The choice of carrier will be determined in part by the particular compound (active agent), as well as by the particular method used to administer the composition. Accordingly, there is a wide variety of suitable formulations of the pharmaceutical composition of the present invention. The following formulations for oral, aerosol, parenteral, subcutaneous, intravenous, intraarterial, intramuscular, interperitoneal, intrathecal, rectal, and vaginal administration are merely exemplary and are in no way limiting

A pharmaceutically acceptable carrier is advantageously combined with each active to ease the administration of the compound to a patient in need. Suitable carriers for oral and buccal dosage forms, such as tablets, capsules, caplets and soft gelcaps (having an oily carrier), are well known, and may be used in connection with the compounds. Preferably, oral dosage formulations of the actives include an oily carrier, and are provided in the form of a soft gelcap, as this formulation was found to enhance the beneficial properties of the actives upon oral administration. Illustrative of oily substances that may be used to provide an oily carrier include, but are not limited to, vegetable oils, e.g. olive oil, safflower oil, corn oil, sunflower oil, cotton seed oil, tsubaki oil, rice bran oil, soybean oil, sesame oil, wheat germ oil, coconut oil, peanut oil, rape seed oil and the like, fish oils, e.g., cuttlefish oil, cod oil, and the like, liver oils, e.g., shark liver oil, cod liver oil and the like, blubber oils, e.g., seal oil, blue whale oil, etc.), conchiferous oils, e.g., abalone oil, oyster oil, and the like, medicinal oily substances, e.g., castor oil, fatty acid glycerides, vitamin E, vitamin A, vitamin K, and the like, polyethylene glycol and the like, and mixtures thereof.

Formulations suitable for oral administration can comprise (a) liquid solutions, such as an effective amount of the compound dissolved in diluents, such as water, saline, or orange juice; (b) capsules, sachets, tablets, lozenges, and troches, each containing a predetermined amount of the active ingredient, as solids or granules; (c) powders; (d) suspensions in an appropriate liquid; and (e) suitable emulsions. Liquid formulations can include diluents, such as water and alcohols, for example, ethanol, benzyl alcohol, and the polyethylene alcohols, either with or without the addition of a pharmaceutically acceptable surfactant, suspending agent, or emulsifying agent. Capsule forms can be of the ordinary hard- or soft-shelled gelatin type containing, for example, surfactants, lubricants, and inert fillers, such as lactose, sucrose, calcium phosphate, and cornstarch. Tablet forms can include one or more of lactose, sucrose, mannitol, corn starch, potato starch, alginic acid, microcrystalline cellulose, acacia, gelatin, guar gum, colloidal silicon dioxide, croscarmellose sodium, talc, magnesium stearate, calcium stearate, zinc stearate, stearic acid, and other excipients, colorants, diluents, buffering agents, disintegrating agents, moistening agents, preservatives, flavoring agents, and pharmacologically compatible carriers. Lozenge forms can comprise the active ingredient in a flavor, usually sucrose and acacia or tragacanth, as well as pastilles comprising the active ingredient in an inert base, such as gelatin and glycerin, or sucrose and acacia, emulsions, gels, and the like containing, in addition to the active ingredient, such carriers as are known in the art.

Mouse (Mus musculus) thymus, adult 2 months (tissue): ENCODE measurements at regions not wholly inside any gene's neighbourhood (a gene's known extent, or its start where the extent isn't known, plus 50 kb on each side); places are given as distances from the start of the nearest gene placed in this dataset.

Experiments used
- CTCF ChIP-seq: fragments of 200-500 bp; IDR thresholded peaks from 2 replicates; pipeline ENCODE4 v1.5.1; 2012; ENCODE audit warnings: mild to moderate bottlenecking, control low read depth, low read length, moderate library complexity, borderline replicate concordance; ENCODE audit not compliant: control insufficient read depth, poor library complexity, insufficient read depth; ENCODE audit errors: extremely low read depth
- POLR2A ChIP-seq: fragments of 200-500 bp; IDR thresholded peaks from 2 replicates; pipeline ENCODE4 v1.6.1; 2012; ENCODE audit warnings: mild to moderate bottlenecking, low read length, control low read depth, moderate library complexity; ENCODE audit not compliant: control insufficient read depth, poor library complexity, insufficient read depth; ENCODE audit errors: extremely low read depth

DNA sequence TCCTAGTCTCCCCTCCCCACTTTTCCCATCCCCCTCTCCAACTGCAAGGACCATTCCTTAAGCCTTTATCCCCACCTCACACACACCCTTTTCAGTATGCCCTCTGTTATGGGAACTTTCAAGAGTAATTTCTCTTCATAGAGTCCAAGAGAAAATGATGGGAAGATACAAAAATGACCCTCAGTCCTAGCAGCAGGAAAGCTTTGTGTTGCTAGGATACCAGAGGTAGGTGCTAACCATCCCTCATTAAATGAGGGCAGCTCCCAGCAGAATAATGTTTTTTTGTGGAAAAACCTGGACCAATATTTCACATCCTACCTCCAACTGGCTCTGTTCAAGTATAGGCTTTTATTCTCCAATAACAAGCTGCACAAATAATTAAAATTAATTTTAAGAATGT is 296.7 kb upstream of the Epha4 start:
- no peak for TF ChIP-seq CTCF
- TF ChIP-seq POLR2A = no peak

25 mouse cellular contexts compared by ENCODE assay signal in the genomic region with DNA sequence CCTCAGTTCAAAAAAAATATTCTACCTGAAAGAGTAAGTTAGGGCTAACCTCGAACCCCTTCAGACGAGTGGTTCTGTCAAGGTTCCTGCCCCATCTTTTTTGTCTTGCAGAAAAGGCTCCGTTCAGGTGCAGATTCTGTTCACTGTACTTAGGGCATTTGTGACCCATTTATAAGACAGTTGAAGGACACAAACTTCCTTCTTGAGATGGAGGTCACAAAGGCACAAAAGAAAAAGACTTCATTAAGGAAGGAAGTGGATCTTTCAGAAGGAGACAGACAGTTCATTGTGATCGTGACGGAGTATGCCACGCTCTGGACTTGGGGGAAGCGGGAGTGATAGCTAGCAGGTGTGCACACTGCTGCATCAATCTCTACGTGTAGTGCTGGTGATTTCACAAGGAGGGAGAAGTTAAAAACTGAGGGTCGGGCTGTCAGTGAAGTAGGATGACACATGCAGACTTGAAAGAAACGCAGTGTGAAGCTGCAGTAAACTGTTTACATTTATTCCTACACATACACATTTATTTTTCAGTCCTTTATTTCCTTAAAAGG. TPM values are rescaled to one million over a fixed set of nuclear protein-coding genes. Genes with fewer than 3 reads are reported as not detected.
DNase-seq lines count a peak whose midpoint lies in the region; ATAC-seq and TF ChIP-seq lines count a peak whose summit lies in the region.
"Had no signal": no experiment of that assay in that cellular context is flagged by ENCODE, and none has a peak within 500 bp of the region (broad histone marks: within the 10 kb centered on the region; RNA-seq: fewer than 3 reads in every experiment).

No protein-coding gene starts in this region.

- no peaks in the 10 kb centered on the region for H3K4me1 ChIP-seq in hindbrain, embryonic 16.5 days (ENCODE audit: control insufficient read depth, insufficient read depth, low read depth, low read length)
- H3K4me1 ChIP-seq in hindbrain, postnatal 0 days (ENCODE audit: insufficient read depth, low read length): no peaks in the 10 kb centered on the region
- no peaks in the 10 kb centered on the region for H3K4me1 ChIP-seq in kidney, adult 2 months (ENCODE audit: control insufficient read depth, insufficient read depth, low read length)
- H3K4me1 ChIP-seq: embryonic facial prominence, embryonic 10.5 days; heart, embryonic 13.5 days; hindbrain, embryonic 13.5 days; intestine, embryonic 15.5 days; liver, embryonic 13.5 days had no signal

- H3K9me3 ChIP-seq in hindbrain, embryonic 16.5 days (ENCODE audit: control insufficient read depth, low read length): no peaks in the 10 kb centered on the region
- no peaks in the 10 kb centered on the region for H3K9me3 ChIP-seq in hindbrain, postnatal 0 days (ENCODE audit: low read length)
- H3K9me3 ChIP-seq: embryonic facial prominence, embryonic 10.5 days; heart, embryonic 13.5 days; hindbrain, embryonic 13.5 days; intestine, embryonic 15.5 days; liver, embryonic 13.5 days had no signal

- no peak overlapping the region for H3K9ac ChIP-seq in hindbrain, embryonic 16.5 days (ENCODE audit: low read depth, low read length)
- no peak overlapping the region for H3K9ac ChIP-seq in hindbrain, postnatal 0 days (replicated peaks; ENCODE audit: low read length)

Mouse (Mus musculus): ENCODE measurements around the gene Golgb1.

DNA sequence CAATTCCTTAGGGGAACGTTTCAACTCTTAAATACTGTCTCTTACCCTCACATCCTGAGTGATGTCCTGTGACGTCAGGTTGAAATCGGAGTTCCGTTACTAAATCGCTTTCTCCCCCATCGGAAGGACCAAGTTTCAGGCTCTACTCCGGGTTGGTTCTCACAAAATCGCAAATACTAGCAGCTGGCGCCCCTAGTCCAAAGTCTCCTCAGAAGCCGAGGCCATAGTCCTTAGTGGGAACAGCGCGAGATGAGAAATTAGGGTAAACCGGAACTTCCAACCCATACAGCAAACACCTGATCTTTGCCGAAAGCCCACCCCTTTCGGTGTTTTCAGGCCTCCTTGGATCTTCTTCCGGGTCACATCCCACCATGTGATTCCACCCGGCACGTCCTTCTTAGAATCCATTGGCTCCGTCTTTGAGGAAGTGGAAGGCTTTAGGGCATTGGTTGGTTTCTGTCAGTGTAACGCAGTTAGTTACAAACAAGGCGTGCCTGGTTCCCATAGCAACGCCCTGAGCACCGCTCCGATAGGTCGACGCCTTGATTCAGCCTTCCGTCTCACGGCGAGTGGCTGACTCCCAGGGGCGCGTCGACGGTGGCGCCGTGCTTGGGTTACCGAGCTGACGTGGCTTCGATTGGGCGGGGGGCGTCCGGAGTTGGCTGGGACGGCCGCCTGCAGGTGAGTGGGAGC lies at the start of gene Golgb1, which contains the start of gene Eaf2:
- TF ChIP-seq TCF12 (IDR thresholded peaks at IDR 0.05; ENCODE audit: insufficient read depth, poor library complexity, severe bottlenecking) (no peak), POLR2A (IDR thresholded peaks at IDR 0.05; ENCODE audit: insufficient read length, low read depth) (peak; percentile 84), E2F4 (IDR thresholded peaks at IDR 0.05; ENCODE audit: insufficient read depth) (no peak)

The compounds of the present invention, alone or in combination with other suitable components, can be made into aerosol formulations to be administered via inhalation. These aerosol formulations can be placed into pressurized acceptable propellants, such as dichlorodifluoromethane, propane, nitrogen, and the like. They also can be formulated as pharmaceuticals for non-pressured preparations, such as in a nebulizer or an atomizer.

For parenteral administration, any type of carrier that maintains the benefits of the invention as described herein may be used. Preferably, the compounds of the invention are suspended in an aqueous carrier suitable for injection. The water component of the aqueous carrier should constitute at least half thereof, on a weight percent basis, preferably at least about 80 wt. %, and more preferably at least about 90 wt. % of the aqueous carrier. Illustrative of a preferred parenteral formulation is one that includes up to 300 mg of the compound suspended in about 1 ml of an aqueous carrier. An illustrative aqueous carrier may be prepared by combining: 1 g benzyl alcohol, 0.5 g sodium carboxyethyl cellulose 50, 0.376 g disodium hydrogen phosphate dihydrate, 1.495 g sodium dihydrogen phosphate dihydrate, with water for injection (WFI) being added to bring volume of the aqueous carrier up to 100 ml.